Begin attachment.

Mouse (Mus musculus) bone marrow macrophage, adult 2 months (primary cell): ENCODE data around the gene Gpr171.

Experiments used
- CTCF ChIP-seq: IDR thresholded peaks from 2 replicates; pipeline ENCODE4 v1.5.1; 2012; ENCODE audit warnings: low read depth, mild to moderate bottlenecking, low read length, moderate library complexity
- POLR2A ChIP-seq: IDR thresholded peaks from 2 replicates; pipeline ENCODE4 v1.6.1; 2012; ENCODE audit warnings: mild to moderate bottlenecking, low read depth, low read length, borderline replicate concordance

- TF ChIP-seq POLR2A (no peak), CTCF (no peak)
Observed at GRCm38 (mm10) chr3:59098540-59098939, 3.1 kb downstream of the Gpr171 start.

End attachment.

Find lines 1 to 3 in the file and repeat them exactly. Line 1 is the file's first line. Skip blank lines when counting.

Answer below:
Mouse (Mus musculus) bone marrow macrophage, adult 2 months (primary cell): ENCODE data around the gene Gpr171.

Experiments used
- CTCF ChIP-seq: IDR thresholded peaks from 2 replicates; pipeline ENCODE4 v1.5.1; 2012; ENCODE audit warnings: low read depth, mild to moderate bottlenecking, low read length, moderate library complexity